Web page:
For asset finance professionals wanting to develop their knowledge of the industry, gaining a recognised qualification designed specifically for the sector might help give them the edge. Katherine Muir talks to Ross Grant who recently completed a Diploma in Asset Finance about his experience.
Ross Grant works as a senior finance consultant at White Oak, which provides financing to SMEs. He recently completed the Level 5 Diploma in Asset Finance (DipAF) through the London Institute of Banking and Finance (LIBF).
Grant has worked for White Oak for just over two-and-a-half years. He decided he wanted to study for the DipAF to get a broader understanding of the industry after talking to colleagues and a director at White Oak and so after approaching the company they agreed to sponsor his studies.
The course currently costs £3,300, with a £350 discount for FLA members. It is an online course and takes around 15 months to complete.
It is pitched at both those new to the industry as well as more experienced professionals, aiming to give an understanding of asset leasing, regulation, risks, return and credit, and is divided into three units covering business management and the provision of asset finance; the legal and regulatory requirements; and, the sales and account management processes.
Ross says after discussing it with his manager he decided to take it on although he knew that it would be a commitment on top of his job and was advised to think carefully about whether it was something he wanted to do and still be able to keep up with his work. He says he usually finished work and would do “three, maybe four hours a night of study, so around 15 or 18 hours a week”.
Ross Grant, senior finance consultant at White Oak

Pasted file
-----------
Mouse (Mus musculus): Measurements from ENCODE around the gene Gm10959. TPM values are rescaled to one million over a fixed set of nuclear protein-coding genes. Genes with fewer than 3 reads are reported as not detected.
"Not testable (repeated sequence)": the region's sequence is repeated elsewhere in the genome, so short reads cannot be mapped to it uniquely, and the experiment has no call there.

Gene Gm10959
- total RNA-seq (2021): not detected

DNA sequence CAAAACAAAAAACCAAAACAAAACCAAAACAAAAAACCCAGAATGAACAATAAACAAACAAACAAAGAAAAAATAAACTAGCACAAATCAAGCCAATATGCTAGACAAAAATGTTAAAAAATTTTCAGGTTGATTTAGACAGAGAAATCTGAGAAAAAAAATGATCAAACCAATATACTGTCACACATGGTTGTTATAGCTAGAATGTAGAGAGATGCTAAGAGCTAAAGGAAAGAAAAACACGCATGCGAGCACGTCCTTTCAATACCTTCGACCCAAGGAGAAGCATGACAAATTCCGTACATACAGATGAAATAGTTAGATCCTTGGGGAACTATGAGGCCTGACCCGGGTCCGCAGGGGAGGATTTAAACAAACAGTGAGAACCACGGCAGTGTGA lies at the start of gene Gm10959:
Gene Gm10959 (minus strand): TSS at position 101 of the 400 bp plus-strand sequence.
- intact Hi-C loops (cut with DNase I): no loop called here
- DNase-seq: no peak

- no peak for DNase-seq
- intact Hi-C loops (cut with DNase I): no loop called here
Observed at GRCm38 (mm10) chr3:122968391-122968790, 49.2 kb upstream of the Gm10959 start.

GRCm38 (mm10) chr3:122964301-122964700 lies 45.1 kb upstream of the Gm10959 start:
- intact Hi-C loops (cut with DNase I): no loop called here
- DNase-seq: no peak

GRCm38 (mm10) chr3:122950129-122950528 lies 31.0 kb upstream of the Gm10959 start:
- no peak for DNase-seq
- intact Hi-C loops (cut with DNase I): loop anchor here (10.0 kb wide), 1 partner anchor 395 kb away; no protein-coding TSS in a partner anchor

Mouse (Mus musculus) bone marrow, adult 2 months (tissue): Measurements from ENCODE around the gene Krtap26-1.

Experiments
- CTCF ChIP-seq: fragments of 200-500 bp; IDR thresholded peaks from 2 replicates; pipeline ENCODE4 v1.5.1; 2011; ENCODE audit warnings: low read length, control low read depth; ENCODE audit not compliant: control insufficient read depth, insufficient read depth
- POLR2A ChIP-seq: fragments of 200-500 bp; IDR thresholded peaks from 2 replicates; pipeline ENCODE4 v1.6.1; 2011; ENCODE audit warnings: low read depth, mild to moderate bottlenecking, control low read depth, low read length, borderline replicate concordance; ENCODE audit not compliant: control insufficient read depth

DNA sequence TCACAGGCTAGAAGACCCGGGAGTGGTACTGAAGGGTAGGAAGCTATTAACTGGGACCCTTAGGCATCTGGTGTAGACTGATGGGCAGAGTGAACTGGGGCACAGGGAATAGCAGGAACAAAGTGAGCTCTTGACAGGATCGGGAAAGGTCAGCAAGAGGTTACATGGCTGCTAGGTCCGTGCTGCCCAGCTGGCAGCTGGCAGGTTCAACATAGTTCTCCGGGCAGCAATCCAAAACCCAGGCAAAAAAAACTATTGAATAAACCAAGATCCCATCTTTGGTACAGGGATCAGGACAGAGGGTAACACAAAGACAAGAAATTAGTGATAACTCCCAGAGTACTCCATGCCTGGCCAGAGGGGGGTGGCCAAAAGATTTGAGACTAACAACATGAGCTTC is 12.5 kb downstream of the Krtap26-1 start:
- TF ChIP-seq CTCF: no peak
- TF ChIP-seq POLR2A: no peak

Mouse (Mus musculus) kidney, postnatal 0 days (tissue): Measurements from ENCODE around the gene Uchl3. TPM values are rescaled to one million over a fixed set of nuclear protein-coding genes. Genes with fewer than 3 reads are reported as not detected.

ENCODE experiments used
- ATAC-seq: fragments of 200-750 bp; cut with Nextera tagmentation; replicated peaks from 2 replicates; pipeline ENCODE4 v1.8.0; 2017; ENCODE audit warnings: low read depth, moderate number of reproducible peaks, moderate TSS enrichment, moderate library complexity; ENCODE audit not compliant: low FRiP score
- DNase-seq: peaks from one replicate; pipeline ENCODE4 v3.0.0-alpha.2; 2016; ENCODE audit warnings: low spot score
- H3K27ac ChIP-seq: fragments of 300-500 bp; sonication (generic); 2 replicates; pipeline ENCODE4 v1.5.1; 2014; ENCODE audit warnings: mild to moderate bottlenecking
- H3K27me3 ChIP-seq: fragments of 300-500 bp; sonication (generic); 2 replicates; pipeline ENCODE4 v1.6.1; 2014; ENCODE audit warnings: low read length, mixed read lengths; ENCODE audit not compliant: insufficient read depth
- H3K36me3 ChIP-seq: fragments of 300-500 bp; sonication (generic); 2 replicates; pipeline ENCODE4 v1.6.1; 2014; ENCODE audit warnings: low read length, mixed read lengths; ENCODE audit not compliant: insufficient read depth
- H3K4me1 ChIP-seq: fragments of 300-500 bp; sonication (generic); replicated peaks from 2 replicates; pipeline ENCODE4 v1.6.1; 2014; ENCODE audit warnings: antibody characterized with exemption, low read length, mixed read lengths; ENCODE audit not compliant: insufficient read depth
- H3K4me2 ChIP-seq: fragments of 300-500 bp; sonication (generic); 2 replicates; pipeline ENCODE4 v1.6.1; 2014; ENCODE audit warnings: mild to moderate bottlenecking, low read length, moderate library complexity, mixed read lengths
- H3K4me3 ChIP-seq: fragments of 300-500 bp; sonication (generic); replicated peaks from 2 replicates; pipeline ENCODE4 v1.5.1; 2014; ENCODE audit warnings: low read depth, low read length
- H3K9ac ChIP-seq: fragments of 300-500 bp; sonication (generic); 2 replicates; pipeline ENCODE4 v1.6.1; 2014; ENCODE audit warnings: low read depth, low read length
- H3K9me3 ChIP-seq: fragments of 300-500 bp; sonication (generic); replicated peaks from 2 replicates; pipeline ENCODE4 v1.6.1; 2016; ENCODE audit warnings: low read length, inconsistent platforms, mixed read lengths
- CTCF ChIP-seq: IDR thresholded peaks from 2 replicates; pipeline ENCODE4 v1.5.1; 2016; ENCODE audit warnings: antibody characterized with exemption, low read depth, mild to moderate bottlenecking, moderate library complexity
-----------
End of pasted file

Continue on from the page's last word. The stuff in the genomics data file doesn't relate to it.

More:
He says the course was “very well rounded” and he feels “100 per cent” positive about his experience doing the diploma, which he believes is worthwhile if you’re starting off in asset finance, as it helps give you a good foundation but also is useful for those who have worked in the industry for a while and looking to get “that professional development and give them another string to their bow.”
He says: “I’m in more a customer-facing role so I work primarily in effect as a broker — but there were other people on the course that had been on the more operational side, so they had lots of experience in one area but absolutely zero in others. From my role, I kind of had a vague understanding of a lot of it but it gave me more detail.”
“It reaffirmed a lot of fundamentals of asset finance that I already I knew. It went into a lot more detail so if you knew the outer element of it you got to know the history of it a bit more and how things have changed. There were lots of parts that were legal and regulatory that I didn’t really know about so there was a lot of information there that was really useful.”
As to how current the course content was, and how he felt it took into account recent events such as the effects of the pandemic on the industry, he says: “As part of it you had to do coursework and case studies and in a lot of the case study questions that came up, you were able to incorporate Covid and Brexit and things like that into your answers.
“So, a lot of the content was usable experiences from the financial crash in 2007, so there were a few parallels in that because a lot of the structures that were put in place by the Monetary Policy Committee and all the financial regulators, that was all now relevant again.
“It did cover the fundamentals, but it helped give those specifics to the finance industry and asset finance as to Covid and Brexit. I’d say the case studies were probably the best way of doing that because you were able to do your own research as to how does this actually impact [the industry], and how is that what I’ve just learned relevant to what’s happening right now? You were given an example case study of a company that was looking to change their operation systems to protect themselves from the things that have happened, so while I wouldn’t say it was a bit of a blessing that Covid had happened, it was just very relevant.”
And his tips for anyone thinking about doing the diploma: “My advice would be to try and speak to someone within their organisation that has already done it to see what their experience was and what it’s done for them, but I couldn’t recommend the course any more highly from my experience because I feel it’s set me up for eventually taking that next step, and now I’m at a junction where I’ve got lots of different paths that I can take.”